by Jason Winders
Everybody has that story – that time at a cottage, that time at the beach, that time where waves lapped at your toes while a bonfire warmed your back. Meghan Kraft and Daniel Phillips want you to remember those times every time you think of their brand.
“We want to be a Canadian heritage brand, a lifestyle brand meant for every Canadian,” Kraft said. “People want to be proud to be Canadian, but they don’t want a tacky T-shirt to do it in. We have given them that opportunity to be cool and hip and trendy and socially responsible – all things Canadians are.”
Kraft, BSc’14 (Animal Behaviour), along with Phillips, a Fanshawe College graphic design graduate, are the creators of Illbury and Goose, a Canadian clothing and lifestyle company.
Today, the company is gaining attention not only for its style, but for its commitment to produce clothing, accessories and apothecary items for Canadian in Canada, all toward a mission of taking the definition of Canadian beyond “campfires and dogsleds.”
And it all started a handful of years ago with a couple of T-shirts.
In 2012, a gap in the “cool, unique products for guys” space led Phillips to design their first handful of shirts – one design showing a skull among geometric shapes, another bombers dropping wasps from their bays. They were cool, but perhaps not as deep as some thought.
“People thought we were sending this huge, huge political message,” Phillips laughed. “Honestly, we just thought they looked cool. I really just wanted a shirt with a skeleton on it.”
And so did a lot of other people.
The company – then known as dpms (Dan Phillips Media Studio) – was a face-to-face business from the start. It grew thanks to hustle and chutzpa.
Customers connected with them over a rented table at the Western Fair Farmers and Crafts Market or countless summer festivals across the region. Strangers came by the pair’s apartment to pick up orders. They sold beaded bracelets straight off their wrists in bars around town.
“We pretty much traveled anywhere where we could influence people in short time spurts. It was such a cool thing. We got to test market our product in this really organic way,” Kraft said. “We never forced it; there was no plan. We did something, people liked it and we decided to keep doing that.”
As the company grew in popularity, so did the product line – hats, leather goods, even personal care and apothecary items.
The breakthrough came when they were recruited into Biz Inc. (now Propel), Western’s business accelerator, and opened a popup store in the basement of the University Community Centre in November 2012. “That was the most inspirational, most important thing that ever happened to me at Western,” Kraft said.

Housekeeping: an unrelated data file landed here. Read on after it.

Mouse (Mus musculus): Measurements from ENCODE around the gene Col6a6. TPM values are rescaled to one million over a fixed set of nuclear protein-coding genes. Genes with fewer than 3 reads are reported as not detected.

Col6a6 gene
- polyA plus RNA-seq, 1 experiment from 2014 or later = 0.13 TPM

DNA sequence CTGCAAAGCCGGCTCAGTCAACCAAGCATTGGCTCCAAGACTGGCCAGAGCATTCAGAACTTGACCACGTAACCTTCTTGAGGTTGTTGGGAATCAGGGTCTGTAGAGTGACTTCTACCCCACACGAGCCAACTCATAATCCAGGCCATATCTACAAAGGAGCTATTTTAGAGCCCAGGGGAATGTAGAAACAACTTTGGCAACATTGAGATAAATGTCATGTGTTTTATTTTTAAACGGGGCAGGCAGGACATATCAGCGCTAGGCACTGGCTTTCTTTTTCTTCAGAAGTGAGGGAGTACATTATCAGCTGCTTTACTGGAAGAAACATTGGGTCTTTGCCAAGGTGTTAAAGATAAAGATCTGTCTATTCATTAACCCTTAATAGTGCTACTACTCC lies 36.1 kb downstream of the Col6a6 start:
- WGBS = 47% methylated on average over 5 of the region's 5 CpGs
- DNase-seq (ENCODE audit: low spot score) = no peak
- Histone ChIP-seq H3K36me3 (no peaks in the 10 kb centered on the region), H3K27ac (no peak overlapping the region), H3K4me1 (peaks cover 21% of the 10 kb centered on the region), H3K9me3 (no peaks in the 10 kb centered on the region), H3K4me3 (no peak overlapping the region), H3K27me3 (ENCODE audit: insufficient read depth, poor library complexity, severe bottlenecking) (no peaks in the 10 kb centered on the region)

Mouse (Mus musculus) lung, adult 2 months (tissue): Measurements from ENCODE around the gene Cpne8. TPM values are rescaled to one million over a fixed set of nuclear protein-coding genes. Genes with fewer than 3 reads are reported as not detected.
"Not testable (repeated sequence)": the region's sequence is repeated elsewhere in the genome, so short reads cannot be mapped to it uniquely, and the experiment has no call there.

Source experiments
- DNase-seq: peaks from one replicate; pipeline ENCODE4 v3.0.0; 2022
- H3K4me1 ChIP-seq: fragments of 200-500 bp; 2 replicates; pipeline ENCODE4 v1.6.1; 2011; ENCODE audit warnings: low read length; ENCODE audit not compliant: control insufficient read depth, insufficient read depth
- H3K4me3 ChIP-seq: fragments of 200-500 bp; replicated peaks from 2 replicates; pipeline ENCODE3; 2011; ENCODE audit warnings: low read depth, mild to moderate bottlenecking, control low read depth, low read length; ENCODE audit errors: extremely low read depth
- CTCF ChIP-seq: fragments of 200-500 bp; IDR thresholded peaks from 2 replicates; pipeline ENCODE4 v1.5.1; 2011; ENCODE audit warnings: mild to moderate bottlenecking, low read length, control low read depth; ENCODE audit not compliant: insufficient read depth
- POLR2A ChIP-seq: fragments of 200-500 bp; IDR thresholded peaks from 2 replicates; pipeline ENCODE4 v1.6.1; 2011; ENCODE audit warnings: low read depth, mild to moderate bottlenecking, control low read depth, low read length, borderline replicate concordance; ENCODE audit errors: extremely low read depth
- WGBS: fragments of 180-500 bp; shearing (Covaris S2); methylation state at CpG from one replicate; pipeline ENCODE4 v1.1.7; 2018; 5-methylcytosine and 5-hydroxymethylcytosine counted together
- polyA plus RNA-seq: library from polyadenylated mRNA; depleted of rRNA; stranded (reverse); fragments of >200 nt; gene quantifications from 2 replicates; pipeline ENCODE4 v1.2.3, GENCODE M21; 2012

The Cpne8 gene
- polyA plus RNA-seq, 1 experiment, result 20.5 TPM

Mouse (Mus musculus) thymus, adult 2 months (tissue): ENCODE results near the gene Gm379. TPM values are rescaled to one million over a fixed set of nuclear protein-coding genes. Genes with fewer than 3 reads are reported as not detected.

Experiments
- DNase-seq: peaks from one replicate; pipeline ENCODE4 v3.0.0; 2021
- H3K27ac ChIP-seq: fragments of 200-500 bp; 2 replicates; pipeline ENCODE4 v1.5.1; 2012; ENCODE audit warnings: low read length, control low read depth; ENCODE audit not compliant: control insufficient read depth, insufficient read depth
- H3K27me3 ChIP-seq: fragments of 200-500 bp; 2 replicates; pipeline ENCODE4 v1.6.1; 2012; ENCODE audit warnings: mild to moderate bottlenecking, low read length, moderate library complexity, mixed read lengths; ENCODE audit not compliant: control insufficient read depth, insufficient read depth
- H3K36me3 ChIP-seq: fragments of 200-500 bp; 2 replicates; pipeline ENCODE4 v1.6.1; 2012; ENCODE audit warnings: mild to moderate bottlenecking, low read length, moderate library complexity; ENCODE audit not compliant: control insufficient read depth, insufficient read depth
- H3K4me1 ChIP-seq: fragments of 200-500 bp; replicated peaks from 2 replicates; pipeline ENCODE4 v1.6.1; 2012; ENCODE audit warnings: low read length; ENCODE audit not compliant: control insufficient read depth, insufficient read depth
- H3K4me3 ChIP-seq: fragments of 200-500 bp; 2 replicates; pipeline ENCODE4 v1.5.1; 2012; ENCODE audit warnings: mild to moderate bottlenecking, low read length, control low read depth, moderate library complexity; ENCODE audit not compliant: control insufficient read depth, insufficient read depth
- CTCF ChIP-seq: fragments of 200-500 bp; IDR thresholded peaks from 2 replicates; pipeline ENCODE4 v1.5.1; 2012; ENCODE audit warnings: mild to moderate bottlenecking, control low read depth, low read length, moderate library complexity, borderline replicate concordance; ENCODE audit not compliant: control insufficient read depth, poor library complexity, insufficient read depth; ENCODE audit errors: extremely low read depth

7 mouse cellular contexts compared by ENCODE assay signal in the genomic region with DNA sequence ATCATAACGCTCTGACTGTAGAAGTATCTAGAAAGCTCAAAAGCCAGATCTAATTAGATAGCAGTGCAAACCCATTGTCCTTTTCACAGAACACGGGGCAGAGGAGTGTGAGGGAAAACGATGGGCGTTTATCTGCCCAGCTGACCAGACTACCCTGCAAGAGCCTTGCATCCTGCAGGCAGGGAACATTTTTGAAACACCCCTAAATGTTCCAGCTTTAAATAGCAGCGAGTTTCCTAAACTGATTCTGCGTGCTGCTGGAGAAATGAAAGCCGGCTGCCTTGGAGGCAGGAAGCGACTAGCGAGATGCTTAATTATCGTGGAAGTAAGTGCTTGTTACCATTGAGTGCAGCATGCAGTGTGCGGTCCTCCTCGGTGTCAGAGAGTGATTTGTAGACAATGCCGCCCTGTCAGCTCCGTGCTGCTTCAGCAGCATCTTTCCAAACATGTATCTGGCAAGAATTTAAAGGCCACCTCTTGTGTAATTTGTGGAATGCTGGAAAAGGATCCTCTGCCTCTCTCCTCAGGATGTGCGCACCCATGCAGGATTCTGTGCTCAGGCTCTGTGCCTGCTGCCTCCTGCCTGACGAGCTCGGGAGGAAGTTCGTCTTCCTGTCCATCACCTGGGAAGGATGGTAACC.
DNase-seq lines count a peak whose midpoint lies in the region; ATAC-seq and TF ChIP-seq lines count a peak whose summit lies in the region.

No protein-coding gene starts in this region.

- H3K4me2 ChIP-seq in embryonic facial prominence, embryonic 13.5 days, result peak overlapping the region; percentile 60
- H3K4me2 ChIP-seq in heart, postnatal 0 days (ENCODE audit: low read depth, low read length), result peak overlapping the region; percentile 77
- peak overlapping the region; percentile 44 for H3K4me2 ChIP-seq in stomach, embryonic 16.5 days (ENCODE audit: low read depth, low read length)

The following academic year, she deepened her connection to Biz Inc. She lived there in many ways, using the space to study and work on the business. Today, Kraft credits John Pollock, former Director of Biz Inc., for the company’s biggest push.
“Our business would not be the same without him. He really started pushing us to figure out who we were, what we wanted to do,” she said of the man she still calls “one of my greatest mentors.” “We were forced to write our business plan, create some goals and really figure out our company’s values. We didn’t know any of that going in because it was an experiment until then.
“All of the pieces started connecting together at that point.”
In 2014, Kraft and Phillips won the Seed Your Startup competition and used the prize money to incorporate the business. With incorporation came a name change as the dpms name was shared with an American gun manufacturer.
Enter Illbury and Goose, a name honouring businesses run by their grandparents, Illbury Furs in Woodstock, Ont., and The Country Goose in Strathroy, Ont.
“We feel it is a really, strong Canadian heritage name. I feel like it could be comparable to Abercrombie and Fitch. It sounds so Canadian; the history behind the brand is unbelievable. That has led us to what Illbury and Goose is,” Kraft said.
Today, the company continues to sell via its website, illburyandgoose.com, and now boasts two physical locations, one opened at 884 Dundas Street in London in August 2015, a second on Queen Street West in Toronto in August 2016.
The signature product is its logo, a maple leaf fused to the top of an anchor. Not only is it the top-selling item, but it ‘anchors’ the company’s brand story better than any other single item.
“We get to hear these amazing stories from our customers wearing the brand around the world,” Kraft said. “It is absolutely crazy. We were selling T-shirts in a park and from our house, and four years later, we have all this.”
This article appeared in the Fall2016 edition of Western University’s Alumni Gazette. Reprinted with permission.